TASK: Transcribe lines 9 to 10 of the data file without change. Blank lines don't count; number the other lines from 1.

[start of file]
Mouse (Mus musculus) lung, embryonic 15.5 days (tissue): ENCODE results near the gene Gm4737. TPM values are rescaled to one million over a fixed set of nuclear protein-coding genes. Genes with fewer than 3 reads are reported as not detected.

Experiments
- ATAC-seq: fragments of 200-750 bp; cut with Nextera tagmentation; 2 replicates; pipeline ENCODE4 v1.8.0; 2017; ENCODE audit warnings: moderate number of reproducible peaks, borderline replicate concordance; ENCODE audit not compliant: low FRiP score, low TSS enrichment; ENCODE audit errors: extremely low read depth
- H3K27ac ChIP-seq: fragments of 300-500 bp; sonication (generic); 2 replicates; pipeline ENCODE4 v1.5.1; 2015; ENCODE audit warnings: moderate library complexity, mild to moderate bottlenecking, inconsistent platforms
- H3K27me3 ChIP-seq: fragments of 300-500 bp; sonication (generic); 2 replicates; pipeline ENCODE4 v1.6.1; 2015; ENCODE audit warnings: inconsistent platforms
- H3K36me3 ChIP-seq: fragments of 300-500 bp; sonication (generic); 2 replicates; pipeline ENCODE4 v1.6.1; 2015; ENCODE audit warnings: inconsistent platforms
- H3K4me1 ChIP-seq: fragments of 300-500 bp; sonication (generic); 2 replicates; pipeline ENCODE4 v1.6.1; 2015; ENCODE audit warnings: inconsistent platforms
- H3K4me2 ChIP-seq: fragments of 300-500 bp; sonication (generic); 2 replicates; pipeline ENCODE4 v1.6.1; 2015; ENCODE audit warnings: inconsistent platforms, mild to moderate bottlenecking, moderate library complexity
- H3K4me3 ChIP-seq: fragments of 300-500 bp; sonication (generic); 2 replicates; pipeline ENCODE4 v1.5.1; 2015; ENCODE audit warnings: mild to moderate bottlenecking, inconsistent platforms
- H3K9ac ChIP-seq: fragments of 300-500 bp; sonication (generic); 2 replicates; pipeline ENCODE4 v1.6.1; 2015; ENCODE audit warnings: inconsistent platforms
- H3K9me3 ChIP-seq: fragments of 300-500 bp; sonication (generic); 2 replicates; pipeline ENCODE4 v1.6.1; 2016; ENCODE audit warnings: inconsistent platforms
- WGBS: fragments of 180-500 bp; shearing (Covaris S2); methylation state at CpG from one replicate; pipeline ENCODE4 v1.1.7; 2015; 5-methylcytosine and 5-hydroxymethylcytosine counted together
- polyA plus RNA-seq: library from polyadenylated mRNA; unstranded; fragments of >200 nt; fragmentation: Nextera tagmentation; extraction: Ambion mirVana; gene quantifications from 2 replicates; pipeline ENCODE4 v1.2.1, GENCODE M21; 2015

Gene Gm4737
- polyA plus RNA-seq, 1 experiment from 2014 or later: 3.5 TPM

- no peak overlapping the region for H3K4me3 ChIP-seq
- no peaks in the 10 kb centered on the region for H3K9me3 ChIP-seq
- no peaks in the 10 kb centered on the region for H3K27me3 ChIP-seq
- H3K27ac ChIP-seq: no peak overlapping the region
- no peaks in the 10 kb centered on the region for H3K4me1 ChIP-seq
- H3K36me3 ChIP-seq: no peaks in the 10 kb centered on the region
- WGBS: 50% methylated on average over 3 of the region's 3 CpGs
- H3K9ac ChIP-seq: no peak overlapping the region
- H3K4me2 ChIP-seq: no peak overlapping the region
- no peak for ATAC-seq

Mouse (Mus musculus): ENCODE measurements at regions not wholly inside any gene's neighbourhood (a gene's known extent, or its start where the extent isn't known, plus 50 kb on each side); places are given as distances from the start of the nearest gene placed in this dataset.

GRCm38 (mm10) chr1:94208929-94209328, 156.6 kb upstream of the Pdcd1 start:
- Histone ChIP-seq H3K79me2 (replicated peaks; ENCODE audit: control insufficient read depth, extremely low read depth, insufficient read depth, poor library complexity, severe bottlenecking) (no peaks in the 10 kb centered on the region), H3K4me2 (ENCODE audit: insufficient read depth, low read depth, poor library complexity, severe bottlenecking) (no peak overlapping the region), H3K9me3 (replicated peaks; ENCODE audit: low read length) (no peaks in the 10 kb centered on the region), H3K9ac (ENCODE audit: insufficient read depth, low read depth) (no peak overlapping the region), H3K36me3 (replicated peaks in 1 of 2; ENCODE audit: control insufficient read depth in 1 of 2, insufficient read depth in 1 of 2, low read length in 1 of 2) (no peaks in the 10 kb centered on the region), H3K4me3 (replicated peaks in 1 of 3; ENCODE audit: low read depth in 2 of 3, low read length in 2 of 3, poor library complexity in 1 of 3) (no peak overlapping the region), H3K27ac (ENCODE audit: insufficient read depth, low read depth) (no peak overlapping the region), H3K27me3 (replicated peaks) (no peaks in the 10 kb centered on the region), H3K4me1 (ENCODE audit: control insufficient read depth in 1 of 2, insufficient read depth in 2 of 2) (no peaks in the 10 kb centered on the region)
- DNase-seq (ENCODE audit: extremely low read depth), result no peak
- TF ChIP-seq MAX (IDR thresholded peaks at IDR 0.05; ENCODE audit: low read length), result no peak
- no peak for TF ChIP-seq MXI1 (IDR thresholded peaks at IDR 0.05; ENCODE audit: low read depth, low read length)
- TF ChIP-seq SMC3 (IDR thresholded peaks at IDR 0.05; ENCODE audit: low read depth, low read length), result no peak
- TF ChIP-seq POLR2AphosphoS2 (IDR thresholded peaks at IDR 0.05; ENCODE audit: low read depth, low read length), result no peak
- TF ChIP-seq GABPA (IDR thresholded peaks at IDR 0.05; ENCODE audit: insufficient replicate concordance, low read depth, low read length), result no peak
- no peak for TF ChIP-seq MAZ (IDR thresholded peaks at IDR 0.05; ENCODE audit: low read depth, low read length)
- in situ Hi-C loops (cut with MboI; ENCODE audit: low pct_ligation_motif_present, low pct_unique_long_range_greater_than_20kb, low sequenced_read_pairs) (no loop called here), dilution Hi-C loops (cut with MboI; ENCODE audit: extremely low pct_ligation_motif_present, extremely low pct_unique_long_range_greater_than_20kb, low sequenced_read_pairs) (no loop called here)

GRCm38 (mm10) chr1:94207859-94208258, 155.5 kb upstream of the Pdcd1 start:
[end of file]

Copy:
- H3K4me3 ChIP-seq: fragments of 300-500 bp; sonication (generic); 2 replicates; pipeline ENCODE4 v1.5.1; 2015; ENCODE audit warnings: mild to moderate bottlenecking, inconsistent platforms
- H3K9ac ChIP-seq: fragments of 300-500 bp; sonication (generic); 2 replicates; pipeline ENCODE4 v1.6.1; 2015; ENCODE audit warnings: inconsistent platforms